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The Quilty Reader

Lawyer, mother, avid reader. Game host extraordinaire! Partner in crime to Obsidian Black Plague! My bookish weaknesses include classics, fantasy, YA, and agreeing to read more books than is even remotely possible.

YA space opera with a unique format

Illuminae - Jay Kristoff, Amie Kaufman Gemina - Amie Kaufman, Jay Kristoff, Marie Lu Obsidio (The Illuminae Files) - Jay Kristoff, Amie Kaufman

I read Illuminae back when it was released and really enjoyed. Then I bought Gemina when it was released, and held onto it in anticipation of the release of Obsidio, which came out last Tuesday. I read all three of them over the weekend.

 

The good: 

 

You know how lots of reviewers will use phrases like "COMPULSIVELY READABLE," in all caps, like they are yelling at you? I would say that these books qualify, They are fast moving, exciting and heart-pounding. There is a lot going on, and things happen fast.

 

The format is very interesting, and is best experienced reading the physical book. Each page is an individual design triumph. The style is sort of "found footage," with analyst notes, chat logs, schematics, and other such elements. It's fun to experience, and gave me, as a reader, a sense of strong engagement.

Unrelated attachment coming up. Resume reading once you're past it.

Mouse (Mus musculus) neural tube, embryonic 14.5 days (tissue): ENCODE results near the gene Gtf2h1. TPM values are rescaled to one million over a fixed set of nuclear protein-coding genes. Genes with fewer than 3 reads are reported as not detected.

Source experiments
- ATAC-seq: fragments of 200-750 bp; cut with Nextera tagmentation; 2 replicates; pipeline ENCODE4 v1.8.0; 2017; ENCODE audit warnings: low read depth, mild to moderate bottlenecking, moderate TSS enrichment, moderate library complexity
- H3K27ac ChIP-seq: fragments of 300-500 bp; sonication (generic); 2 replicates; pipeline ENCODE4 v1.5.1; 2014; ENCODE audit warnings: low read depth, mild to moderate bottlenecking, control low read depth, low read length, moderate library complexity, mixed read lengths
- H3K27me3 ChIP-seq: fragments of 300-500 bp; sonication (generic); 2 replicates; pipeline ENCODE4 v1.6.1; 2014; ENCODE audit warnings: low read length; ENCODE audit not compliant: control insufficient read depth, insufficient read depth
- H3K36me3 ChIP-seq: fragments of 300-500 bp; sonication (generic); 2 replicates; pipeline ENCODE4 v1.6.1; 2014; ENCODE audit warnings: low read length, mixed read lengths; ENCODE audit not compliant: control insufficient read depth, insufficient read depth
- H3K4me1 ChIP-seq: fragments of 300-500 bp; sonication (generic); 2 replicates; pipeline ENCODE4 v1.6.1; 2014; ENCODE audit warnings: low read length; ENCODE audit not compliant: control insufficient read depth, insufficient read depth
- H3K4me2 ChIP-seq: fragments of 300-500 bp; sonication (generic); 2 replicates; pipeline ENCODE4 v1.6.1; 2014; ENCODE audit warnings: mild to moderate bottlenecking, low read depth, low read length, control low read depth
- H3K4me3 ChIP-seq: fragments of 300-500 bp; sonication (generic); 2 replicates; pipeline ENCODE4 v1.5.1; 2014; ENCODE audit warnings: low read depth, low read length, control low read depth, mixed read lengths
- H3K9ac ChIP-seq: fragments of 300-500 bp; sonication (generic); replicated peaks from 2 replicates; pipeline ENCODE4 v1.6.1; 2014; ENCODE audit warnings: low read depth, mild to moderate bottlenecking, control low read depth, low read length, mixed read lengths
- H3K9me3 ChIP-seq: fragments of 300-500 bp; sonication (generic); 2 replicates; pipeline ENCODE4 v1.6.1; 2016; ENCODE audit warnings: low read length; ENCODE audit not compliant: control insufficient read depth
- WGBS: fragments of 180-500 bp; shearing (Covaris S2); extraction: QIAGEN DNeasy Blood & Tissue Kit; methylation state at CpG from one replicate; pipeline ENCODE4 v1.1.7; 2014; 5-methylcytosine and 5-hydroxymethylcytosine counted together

One of my favorite "characters" in the books was AIDAN, who is the AI that shows up in all three books - always learning, always protecting, and ultimately experiencing love of a sort. The arc of AIDAN is fascinating.

 

The meh:

 

There is a lot of YA romance in these books. Each installment has its primary couple, and those relationships, and the innuendo and banter that go along with them, frankly, grow a bit wearisome. This is a common failing, in my opinion, with YA fiction. I frequently find that the romance elements leave me cold, with or without the damned love triangle. Only Gemina has anything that approximates a love triangle, but even so, I found the cute sort of overwhelming.

 

While the format is a strength, it can also be a weakness. I did notice that the stories dragged a bit in the middle, before they really gear up for the conclusion, and some of the pages require a little bit too much work to read.

 

Conclusion:

 

However, overall, I really liked this series, and I think that it has significant reread potential. The books are amazing physical objects and I am glad that I own them. They sustained my interest in the series through to a satisfying conclusion. I would definitely read more by Kristoff and Kaufmann.